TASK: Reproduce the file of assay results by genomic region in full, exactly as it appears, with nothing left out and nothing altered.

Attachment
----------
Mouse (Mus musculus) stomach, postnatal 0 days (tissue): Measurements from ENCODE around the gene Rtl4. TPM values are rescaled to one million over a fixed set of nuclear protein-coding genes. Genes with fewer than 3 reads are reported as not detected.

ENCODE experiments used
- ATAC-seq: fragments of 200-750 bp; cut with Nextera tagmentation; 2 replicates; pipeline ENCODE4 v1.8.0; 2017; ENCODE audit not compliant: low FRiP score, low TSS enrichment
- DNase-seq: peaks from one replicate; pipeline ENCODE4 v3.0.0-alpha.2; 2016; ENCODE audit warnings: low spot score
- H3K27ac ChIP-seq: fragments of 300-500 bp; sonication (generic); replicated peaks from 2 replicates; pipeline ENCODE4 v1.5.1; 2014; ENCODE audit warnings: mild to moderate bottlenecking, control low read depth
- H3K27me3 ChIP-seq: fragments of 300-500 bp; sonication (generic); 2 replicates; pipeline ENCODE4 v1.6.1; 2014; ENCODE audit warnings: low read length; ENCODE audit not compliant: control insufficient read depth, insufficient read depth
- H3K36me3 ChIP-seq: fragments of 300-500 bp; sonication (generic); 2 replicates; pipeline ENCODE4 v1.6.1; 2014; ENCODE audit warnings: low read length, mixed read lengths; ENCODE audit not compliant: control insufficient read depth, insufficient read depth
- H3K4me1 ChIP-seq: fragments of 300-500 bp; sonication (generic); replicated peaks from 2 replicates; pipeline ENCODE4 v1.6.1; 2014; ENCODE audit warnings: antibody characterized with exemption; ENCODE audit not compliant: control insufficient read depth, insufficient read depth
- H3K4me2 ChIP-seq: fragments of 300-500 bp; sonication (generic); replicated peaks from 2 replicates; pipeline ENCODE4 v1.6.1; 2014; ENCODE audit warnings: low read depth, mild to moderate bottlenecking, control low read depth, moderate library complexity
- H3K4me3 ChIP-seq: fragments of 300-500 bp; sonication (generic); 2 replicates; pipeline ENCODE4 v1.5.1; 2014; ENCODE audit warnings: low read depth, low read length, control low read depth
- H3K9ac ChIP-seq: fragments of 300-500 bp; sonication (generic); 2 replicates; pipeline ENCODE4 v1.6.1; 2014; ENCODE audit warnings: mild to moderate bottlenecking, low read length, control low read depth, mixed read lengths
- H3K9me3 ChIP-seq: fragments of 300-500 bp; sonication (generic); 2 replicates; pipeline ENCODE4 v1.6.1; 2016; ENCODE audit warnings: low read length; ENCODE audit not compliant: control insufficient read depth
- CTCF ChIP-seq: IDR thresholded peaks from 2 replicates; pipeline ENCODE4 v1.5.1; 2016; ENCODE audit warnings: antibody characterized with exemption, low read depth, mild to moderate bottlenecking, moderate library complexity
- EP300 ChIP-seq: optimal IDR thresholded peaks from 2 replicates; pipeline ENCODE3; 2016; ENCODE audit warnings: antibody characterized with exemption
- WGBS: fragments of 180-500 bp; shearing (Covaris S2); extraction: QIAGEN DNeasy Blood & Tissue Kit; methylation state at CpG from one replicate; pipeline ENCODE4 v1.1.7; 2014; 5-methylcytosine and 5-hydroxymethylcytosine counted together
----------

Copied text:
Mouse (Mus musculus) stomach, postnatal 0 days (tissue): Measurements from ENCODE around the gene Rtl4. TPM values are rescaled to one million over a fixed set of nuclear protein-coding genes. Genes with fewer than 3 reads are reported as not detected.

ENCODE experiments used
- ATAC-seq: fragments of 200-750 bp; cut with Nextera tagmentation; 2 replicates; pipeline ENCODE4 v1.8.0; 2017; ENCODE audit not compliant: low FRiP score, low TSS enrichment
- DNase-seq: peaks from one replicate; pipeline ENCODE4 v3.0.0-alpha.2; 2016; ENCODE audit warnings: low spot score
- H3K27ac ChIP-seq: fragments of 300-500 bp; sonication (generic); replicated peaks from 2 replicates; pipeline ENCODE4 v1.5.1; 2014; ENCODE audit warnings: mild to moderate bottlenecking, control low read depth
- H3K27me3 ChIP-seq: fragments of 300-500 bp; sonication (generic); 2 replicates; pipeline ENCODE4 v1.6.1; 2014; ENCODE audit warnings: low read length; ENCODE audit not compliant: control insufficient read depth, insufficient read depth
- H3K36me3 ChIP-seq: fragments of 300-500 bp; sonication (generic); 2 replicates; pipeline ENCODE4 v1.6.1; 2014; ENCODE audit warnings: low read length, mixed read lengths; ENCODE audit not compliant: control insufficient read depth, insufficient read depth
- H3K4me1 ChIP-seq: fragments of 300-500 bp; sonication (generic); replicated peaks from 2 replicates; pipeline ENCODE4 v1.6.1; 2014; ENCODE audit warnings: antibody characterized with exemption; ENCODE audit not compliant: control insufficient read depth, insufficient read depth
- H3K4me2 ChIP-seq: fragments of 300-500 bp; sonication (generic); replicated peaks from 2 replicates; pipeline ENCODE4 v1.6.1; 2014; ENCODE audit warnings: low read depth, mild to moderate bottlenecking, control low read depth, moderate library complexity
- H3K4me3 ChIP-seq: fragments of 300-500 bp; sonication (generic); 2 replicates; pipeline ENCODE4 v1.5.1; 2014; ENCODE audit warnings: low read depth, low read length, control low read depth
- H3K9ac ChIP-seq: fragments of 300-500 bp; sonication (generic); 2 replicates; pipeline ENCODE4 v1.6.1; 2014; ENCODE audit warnings: mild to moderate bottlenecking, low read length, control low read depth, mixed read lengths
- H3K9me3 ChIP-seq: fragments of 300-500 bp; sonication (generic); 2 replicates; pipeline ENCODE4 v1.6.1; 2016; ENCODE audit warnings: low read length; ENCODE audit not compliant: control insufficient read depth
- CTCF ChIP-seq: IDR thresholded peaks from 2 replicates; pipeline ENCODE4 v1.5.1; 2016; ENCODE audit warnings: antibody characterized with exemption, low read depth, mild to moderate bottlenecking, moderate library complexity
- EP300 ChIP-seq: optimal IDR thresholded peaks from 2 replicates; pipeline ENCODE3; 2016; ENCODE audit warnings: antibody characterized with exemption
- WGBS: fragments of 180-500 bp; shearing (Covaris S2); extraction: QIAGEN DNeasy Blood & Tissue Kit; methylation state at CpG from one replicate; pipeline ENCODE4 v1.1.7; 2014; 5-methylcytosine and 5-hydroxymethylcytosine counted together